Where to get cheap books E-commerce websites like Amazon, Flipkart, Snapdeal, etc regularly offer heavy discounts on books. And many cities in India host book festivals where you can find great books at reasonable prices.
Some festivals even sell books by weight for as low as Rs 100/kg!
Just look into the deals and festivals around you, and I am sure you will be able to procure books that you want without emptying your wallet.
Editor's Note: Reading a little everyday gives you new ideas, perspectives, and adds to your personality. It gives you a break from routine. It inspires you and brings you across many lessons that could you can apply to business, finance, art, and every field of work and life.
As we continue this series, we talk about some good books that we have in our library, the lessons they gave us, and how they could be applied in your life and wealth-building journey.
In his book Monkey Business, William Oncken describes this all-too-common - but easily fixed - problem that most managers run into:
It's 10 o'clock Monday morning. You are walking down the hall on your way to your office. This morning, you are going to shut the door and get to work on a project of great importance - something you've been wanting to do for some time. You are feeling pumped, because you know that by noon you will have accomplished something very important for you and your business.
As you proceed down the hall, whom do you see at the other end coming in your direction but George. And when the two of you meet, he says, “Good morning, Boss. By the way, we've got a problem.”
That remark stops you dead in your tracks. You've never been known to walk away from a problem. That's one of the reasons you were promoted to the management position you hold now. So you stand there, transfixed, as George disembowels the problem all over the floor in front of you. You listen as he goes through, in excruciating detail, the crisis that now confronts him.
Why are you listening? Because you had his job once and therefore know you can solve his problems. In fact, you can probably solve his problems more easily than your own.
Solving George's problems feels good. It gives you a sense of control and intelligence.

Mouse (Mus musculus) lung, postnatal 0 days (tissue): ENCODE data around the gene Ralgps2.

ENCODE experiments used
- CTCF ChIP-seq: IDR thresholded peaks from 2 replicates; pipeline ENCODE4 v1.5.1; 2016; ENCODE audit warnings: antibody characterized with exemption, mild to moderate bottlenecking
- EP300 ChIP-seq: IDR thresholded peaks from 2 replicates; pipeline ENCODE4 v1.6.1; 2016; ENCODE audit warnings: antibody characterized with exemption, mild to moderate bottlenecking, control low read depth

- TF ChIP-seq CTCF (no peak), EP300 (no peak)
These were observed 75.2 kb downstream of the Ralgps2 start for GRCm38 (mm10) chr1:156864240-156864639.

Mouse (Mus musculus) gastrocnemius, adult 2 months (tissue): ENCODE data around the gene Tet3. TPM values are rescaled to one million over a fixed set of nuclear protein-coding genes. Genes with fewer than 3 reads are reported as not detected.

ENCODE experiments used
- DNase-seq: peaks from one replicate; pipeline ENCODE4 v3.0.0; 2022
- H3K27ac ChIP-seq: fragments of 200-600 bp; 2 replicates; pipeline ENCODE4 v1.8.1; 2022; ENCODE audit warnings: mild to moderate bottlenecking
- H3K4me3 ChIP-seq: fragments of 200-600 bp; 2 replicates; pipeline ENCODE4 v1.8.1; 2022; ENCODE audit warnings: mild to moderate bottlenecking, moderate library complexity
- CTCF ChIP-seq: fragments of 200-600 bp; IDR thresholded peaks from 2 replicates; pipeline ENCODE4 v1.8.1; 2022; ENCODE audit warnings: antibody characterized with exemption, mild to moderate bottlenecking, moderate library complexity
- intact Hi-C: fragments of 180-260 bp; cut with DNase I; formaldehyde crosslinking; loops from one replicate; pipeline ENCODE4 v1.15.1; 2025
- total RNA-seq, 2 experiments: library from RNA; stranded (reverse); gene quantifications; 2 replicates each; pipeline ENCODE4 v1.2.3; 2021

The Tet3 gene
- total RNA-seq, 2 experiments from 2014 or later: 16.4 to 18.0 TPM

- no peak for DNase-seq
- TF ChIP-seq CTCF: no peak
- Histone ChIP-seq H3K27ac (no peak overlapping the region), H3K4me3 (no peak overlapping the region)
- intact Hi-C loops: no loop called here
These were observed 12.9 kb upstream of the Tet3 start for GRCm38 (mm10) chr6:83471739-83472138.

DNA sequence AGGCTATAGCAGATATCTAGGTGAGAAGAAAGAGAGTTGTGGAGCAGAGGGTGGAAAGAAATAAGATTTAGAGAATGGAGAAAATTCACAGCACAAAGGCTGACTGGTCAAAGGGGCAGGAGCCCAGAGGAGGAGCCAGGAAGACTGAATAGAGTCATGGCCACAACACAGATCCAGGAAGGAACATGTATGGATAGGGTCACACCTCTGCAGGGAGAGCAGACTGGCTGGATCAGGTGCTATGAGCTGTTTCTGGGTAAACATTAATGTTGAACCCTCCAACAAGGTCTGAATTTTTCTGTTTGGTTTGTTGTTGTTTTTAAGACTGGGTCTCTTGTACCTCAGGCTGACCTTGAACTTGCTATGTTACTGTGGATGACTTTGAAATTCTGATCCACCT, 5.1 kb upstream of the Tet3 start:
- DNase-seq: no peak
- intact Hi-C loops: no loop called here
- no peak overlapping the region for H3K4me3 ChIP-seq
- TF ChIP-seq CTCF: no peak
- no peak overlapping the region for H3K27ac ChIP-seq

Plus, you have a humanitarian side to you. It gives you pleasure to make George's problems disappear. And you feel that George will benefit from watching a genius (you) at work as a fringe benefit of his job.
As George talks, the problem begins to embroil you. You recognize in this problem the two characteristics common to all problems that people bring to you:
You know enough to get involved. You don't know enough to make the on-the-spot decision expected of you. After what seems to be five or 10 minutes, you look at your watch and realize a half hour has gone by. You say to George, “Tell you what, George. I'm late for something. This is a very important problem, and we've only scratched the surface here. I'd like to make a decision now, but I can't. Let's do this. I'll think it over, and I'll let you know later today.”
That satisfies George, and the two of you part.
You proceed to your office and prepare to work on your big project. You get the preliminary stuff done, but you can't set your mind to the problem. You are preoccupied with George's crisis. You make a quick phone call to George to clarify a particular point. You promise once again to get back to him. You try to get back to your project, but it's difficult to get into it. You go back to George's problem because it is more irritating and also more resolvable.
The hours slip by. Suddenly, it is noon and you've done almost nothing on your own big, important project. George pops his head into the office. “Got an answer for me, Boss?” he asks. You feel enormously agitated as you tell George, “No.” He looks disappointed. He shakes his finger at you mischievously and asks, “What time shall I check back?” You promise to have his answer by the end of the day.
No sooner has George closed the door than you get a call from Sally. She asks if you have returned the critique of her memo that you promised. You apologize profoundly and promise to get it right back to her. You search your office and find what you hoped was a two-page memo. It's an inch-thick bundle of single-spaced type. You settle in to your critique.
Then your assistant interrupts you with a call. It's your boss. He wants you in his office immediately. You spend the rest of the afternoon talking to a group of investors he's entertaining in his office.
At five o'clock, you go back to the office, weary and frustrated. There, sitting by your door, are George and Sally. They are smiling. You want to kill them. “I'm on it,” you tell them as you trudge into your office. Forty minutes later, your secretary buzzes you to tell you that she is leaving but that George and Sally are still waiting for you. “They seem annoyed,” she tells you. “Shall I tell them to come back on Monday morning?”